Those included Omaha area learning community funding (LB1067, Sullivan), the roads infrastructure bank (LB960, Smith), the wind energy bill (LB824, McCollister) and a less-heralded but nonetheless important Niobrara River management plan (LB1038, Davis). 

Those included Omaha area learning community funding (LB1067, Sullivan), the roads infrastructure bank (LB960, Smith), the wind energy bill (LB824, McCollister) and a less-heralded but nonetheless important Niobrara River management plan (LB1038, Davis). 

"That's quite a bit of stuff," he said. 

And yes, some things didn't get done: Medicaid expansion, winner-take-all presidential electors.

"I think not doing Medicaid will have a lasting effect on Nebraska, I do, in a negative way," he said. 

Many state legislatures have some type of rules to limit debate or limit the time each senator can speak on a bill. 

Most of the 10 states surrounding Nebraska don't use the filibuster much to stall debates or block passage of a bill, according to information from the Council of State Governments.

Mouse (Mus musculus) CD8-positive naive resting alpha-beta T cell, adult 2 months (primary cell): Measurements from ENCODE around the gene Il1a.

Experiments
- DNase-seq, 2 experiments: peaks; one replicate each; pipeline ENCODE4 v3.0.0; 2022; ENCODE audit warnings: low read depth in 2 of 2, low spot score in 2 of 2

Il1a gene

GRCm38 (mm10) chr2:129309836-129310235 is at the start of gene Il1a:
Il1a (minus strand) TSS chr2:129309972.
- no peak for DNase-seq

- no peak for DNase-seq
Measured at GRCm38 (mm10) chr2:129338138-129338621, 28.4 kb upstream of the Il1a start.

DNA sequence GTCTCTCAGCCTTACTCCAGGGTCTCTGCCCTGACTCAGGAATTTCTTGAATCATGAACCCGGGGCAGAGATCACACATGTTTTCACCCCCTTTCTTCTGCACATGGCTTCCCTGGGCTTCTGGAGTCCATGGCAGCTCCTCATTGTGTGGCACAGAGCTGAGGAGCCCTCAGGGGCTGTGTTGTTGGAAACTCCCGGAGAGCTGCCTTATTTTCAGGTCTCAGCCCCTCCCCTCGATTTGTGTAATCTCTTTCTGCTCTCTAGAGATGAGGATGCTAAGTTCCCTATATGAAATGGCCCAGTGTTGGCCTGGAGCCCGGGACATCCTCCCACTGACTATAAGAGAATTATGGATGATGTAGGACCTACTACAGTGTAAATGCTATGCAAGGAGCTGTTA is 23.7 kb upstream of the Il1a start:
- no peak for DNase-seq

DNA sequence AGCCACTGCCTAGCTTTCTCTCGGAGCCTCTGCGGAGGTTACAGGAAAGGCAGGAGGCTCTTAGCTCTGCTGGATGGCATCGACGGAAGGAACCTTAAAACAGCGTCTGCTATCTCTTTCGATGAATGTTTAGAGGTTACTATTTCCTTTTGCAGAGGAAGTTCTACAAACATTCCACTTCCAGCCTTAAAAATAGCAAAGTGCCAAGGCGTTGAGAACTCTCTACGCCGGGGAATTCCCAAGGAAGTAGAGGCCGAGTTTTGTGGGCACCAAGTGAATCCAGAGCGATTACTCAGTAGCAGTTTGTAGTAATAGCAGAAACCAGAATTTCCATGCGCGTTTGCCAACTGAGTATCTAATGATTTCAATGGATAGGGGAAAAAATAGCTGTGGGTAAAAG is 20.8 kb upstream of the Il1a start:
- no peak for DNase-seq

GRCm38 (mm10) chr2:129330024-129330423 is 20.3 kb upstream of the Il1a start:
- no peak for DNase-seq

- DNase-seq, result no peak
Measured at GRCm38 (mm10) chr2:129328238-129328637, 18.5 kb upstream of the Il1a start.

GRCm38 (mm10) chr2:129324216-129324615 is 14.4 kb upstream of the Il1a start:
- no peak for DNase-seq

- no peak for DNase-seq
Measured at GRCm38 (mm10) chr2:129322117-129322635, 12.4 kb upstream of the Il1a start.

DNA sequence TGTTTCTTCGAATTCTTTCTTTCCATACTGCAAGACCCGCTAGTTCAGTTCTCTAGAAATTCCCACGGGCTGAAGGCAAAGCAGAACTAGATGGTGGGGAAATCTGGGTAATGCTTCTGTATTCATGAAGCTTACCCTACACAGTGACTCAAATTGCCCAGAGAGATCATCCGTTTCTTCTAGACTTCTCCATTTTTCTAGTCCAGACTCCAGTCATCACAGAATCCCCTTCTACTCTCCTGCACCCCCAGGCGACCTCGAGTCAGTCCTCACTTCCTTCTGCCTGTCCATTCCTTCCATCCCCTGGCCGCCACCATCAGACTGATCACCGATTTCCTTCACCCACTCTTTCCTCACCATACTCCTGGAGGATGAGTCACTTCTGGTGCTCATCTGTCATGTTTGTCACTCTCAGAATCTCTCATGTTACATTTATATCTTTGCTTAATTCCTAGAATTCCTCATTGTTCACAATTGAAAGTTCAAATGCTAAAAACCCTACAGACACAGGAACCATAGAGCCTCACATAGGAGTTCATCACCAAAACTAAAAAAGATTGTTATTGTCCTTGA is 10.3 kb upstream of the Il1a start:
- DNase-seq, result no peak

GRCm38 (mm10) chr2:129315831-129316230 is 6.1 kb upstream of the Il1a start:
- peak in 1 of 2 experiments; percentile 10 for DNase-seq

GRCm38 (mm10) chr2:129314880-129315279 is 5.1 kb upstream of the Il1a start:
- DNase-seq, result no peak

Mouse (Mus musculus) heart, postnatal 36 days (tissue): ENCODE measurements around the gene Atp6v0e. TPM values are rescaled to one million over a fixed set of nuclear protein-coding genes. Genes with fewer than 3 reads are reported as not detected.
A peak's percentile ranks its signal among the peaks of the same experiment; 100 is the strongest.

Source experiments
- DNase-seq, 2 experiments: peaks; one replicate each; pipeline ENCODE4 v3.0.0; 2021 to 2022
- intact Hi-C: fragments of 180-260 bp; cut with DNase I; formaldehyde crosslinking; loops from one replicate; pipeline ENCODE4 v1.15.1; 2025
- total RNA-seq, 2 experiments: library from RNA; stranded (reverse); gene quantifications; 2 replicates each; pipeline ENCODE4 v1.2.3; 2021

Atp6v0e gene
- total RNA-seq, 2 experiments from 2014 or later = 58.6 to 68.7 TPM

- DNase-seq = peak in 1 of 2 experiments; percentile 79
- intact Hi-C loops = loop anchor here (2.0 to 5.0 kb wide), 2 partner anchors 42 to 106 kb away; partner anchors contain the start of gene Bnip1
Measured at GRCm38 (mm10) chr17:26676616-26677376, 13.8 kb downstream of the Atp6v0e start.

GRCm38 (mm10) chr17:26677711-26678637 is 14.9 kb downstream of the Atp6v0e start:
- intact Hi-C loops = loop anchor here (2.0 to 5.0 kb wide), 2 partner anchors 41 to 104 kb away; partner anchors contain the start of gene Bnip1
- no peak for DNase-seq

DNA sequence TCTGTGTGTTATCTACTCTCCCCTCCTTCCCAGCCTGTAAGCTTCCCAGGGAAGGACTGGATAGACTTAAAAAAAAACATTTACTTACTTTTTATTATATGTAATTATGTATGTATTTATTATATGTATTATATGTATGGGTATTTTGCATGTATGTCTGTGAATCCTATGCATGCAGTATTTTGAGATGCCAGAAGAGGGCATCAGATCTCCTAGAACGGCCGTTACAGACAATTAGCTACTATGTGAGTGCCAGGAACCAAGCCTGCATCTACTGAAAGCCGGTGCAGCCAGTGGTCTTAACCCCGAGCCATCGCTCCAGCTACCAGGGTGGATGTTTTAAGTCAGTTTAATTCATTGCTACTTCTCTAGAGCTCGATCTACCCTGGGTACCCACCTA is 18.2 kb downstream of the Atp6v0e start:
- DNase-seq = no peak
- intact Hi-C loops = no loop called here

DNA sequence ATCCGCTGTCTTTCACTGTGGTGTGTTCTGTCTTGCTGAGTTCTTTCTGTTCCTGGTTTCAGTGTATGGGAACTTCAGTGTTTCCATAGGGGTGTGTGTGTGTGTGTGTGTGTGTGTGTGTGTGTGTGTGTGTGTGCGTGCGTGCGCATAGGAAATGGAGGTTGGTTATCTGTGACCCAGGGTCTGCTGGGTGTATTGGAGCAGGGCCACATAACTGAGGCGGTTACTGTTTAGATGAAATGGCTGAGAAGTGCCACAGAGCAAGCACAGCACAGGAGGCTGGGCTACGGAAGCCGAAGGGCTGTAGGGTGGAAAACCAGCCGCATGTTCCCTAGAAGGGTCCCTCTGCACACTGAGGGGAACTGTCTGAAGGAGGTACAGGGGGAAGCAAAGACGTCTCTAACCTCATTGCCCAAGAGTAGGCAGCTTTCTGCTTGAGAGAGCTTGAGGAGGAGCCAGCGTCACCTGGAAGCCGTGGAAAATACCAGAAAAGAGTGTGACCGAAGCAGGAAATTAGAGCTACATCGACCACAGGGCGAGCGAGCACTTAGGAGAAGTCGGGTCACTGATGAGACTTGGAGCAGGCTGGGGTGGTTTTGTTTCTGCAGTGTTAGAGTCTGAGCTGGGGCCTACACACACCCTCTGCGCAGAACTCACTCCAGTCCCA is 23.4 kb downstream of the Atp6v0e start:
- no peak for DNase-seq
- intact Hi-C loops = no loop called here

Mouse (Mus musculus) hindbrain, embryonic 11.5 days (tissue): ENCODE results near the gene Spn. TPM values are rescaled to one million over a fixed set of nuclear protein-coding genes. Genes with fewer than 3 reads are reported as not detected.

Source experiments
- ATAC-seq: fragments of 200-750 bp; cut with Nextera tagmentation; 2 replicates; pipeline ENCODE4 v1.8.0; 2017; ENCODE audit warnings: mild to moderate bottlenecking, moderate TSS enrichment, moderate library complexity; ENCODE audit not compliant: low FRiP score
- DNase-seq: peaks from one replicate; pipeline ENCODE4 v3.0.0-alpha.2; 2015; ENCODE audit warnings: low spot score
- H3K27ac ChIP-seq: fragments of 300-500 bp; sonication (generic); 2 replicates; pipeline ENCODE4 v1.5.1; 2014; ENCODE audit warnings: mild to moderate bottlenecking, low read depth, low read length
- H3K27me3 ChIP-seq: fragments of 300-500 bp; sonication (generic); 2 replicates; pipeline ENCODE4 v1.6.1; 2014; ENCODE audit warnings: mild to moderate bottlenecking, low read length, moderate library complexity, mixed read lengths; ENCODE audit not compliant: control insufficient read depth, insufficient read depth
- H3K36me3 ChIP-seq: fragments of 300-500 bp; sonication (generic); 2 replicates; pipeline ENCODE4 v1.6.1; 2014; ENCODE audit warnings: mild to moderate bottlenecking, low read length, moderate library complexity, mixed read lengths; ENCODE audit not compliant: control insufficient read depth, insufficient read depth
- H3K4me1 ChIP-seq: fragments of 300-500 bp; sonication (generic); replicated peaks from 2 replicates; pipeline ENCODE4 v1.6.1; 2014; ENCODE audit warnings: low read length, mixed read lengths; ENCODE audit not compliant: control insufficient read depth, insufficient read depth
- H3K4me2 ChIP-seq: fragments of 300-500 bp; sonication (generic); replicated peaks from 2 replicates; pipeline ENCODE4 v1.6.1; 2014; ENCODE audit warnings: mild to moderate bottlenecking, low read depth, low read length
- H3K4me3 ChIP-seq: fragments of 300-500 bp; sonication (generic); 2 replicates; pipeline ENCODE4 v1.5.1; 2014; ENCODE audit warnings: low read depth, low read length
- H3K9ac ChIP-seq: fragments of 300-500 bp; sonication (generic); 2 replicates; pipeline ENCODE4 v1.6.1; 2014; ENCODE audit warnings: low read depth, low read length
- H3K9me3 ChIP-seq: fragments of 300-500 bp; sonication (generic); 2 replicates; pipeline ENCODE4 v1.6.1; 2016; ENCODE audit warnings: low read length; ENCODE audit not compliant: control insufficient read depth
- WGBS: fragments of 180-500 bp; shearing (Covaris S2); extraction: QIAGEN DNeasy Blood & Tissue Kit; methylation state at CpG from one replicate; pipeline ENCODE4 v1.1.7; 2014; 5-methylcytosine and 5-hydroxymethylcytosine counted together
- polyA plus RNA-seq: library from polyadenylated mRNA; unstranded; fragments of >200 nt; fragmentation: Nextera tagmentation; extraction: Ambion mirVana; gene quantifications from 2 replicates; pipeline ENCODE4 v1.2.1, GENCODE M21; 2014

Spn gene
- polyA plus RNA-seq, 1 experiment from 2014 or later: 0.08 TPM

Nebraska seems to be unique among these middle-of-the-country states. 

Hadley's advice to the next speaker: Explore whether the time for each round of a filibuster is right, or even if he or she wants to have set hours, and whether 33 votes is the right number to stop debate. It takes only 30 to override a governor's veto. 

Radcliffe said he remembers a telephone deregulation bill in 1986 that passed on a 25-24 vote. 

"You couldn't pass anything 25-24, you couldn't pass something 29-20 today," he said.  

"I don't think filibusters are a terrible thing. I just think it needs to be contained a little bit."

About eight years was spent on the dental hygiene bill, that didn't get a vote, Radcliffe said.

"That's just too bad that that much work went into something they didn't get to," he said. 

Reach the writer at 402-473-7228 or jyoung@journalstar.com

On Twitter @LJSLegislature.

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State government reporter

JoAnne Young covers state government, including the Legislature and state agencies, and the people they serve.